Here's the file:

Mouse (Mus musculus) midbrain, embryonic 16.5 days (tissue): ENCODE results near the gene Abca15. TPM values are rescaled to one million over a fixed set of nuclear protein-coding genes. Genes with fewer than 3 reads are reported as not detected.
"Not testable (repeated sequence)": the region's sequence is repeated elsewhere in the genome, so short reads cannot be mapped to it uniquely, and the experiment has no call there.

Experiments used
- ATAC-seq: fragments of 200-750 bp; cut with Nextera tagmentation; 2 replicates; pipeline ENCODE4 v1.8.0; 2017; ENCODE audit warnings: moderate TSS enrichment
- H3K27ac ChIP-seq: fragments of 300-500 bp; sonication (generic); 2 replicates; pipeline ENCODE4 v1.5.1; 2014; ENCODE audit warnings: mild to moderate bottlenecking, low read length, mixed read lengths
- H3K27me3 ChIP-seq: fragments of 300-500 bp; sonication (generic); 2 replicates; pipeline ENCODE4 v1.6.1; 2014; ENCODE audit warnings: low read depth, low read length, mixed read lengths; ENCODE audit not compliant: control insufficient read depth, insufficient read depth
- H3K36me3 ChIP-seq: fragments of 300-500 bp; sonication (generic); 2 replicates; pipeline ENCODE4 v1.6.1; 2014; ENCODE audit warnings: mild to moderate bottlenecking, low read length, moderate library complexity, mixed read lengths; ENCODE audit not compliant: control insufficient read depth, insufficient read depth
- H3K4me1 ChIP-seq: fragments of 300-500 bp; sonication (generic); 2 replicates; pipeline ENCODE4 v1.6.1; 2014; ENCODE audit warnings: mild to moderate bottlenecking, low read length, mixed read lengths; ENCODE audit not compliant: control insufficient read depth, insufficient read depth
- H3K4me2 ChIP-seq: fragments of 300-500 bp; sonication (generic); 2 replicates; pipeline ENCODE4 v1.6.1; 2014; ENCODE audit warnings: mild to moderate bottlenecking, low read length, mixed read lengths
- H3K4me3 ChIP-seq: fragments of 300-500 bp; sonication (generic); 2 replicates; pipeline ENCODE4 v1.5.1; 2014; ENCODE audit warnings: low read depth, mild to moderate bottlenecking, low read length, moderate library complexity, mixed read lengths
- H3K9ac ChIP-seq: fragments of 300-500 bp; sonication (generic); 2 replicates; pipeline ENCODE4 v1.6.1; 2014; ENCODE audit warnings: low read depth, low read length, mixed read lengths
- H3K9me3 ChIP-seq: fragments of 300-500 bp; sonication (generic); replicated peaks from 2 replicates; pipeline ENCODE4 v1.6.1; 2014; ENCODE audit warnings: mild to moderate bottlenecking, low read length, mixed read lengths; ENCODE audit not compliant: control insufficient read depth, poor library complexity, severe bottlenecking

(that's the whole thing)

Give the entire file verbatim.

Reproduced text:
Mouse (Mus musculus) midbrain, embryonic 16.5 days (tissue): ENCODE results near the gene Abca15. TPM values are rescaled to one million over a fixed set of nuclear protein-coding genes. Genes with fewer than 3 reads are reported as not detected.
"Not testable (repeated sequence)": the region's sequence is repeated elsewhere in the genome, so short reads cannot be mapped to it uniquely, and the experiment has no call there.

Experiments used
- ATAC-seq: fragments of 200-750 bp; cut with Nextera tagmentation; 2 replicates; pipeline ENCODE4 v1.8.0; 2017; ENCODE audit warnings: moderate TSS enrichment
- H3K27ac ChIP-seq: fragments of 300-500 bp; sonication (generic); 2 replicates; pipeline ENCODE4 v1.5.1; 2014; ENCODE audit warnings: mild to moderate bottlenecking, low read length, mixed read lengths
- H3K27me3 ChIP-seq: fragments of 300-500 bp; sonication (generic); 2 replicates; pipeline ENCODE4 v1.6.1; 2014; ENCODE audit warnings: low read depth, low read length, mixed read lengths; ENCODE audit not compliant: control insufficient read depth, insufficient read depth
- H3K36me3 ChIP-seq: fragments of 300-500 bp; sonication (generic); 2 replicates; pipeline ENCODE4 v1.6.1; 2014; ENCODE audit warnings: mild to moderate bottlenecking, low read length, moderate library complexity, mixed read lengths; ENCODE audit not compliant: control insufficient read depth, insufficient read depth
- H3K4me1 ChIP-seq: fragments of 300-500 bp; sonication (generic); 2 replicates; pipeline ENCODE4 v1.6.1; 2014; ENCODE audit warnings: mild to moderate bottlenecking, low read length, mixed read lengths; ENCODE audit not compliant: control insufficient read depth, insufficient read depth
- H3K4me2 ChIP-seq: fragments of 300-500 bp; sonication (generic); 2 replicates; pipeline ENCODE4 v1.6.1; 2014; ENCODE audit warnings: mild to moderate bottlenecking, low read length, mixed read lengths
- H3K4me3 ChIP-seq: fragments of 300-500 bp; sonication (generic); 2 replicates; pipeline ENCODE4 v1.5.1; 2014; ENCODE audit warnings: low read depth, mild to moderate bottlenecking, low read length, moderate library complexity, mixed read lengths
- H3K9ac ChIP-seq: fragments of 300-500 bp; sonication (generic); 2 replicates; pipeline ENCODE4 v1.6.1; 2014; ENCODE audit warnings: low read depth, low read length, mixed read lengths
- H3K9me3 ChIP-seq: fragments of 300-500 bp; sonication (generic); replicated peaks from 2 replicates; pipeline ENCODE4 v1.6.1; 2014; ENCODE audit warnings: mild to moderate bottlenecking, low read length, mixed read lengths; ENCODE audit not compliant: control insufficient read depth, poor library complexity, severe bottlenecking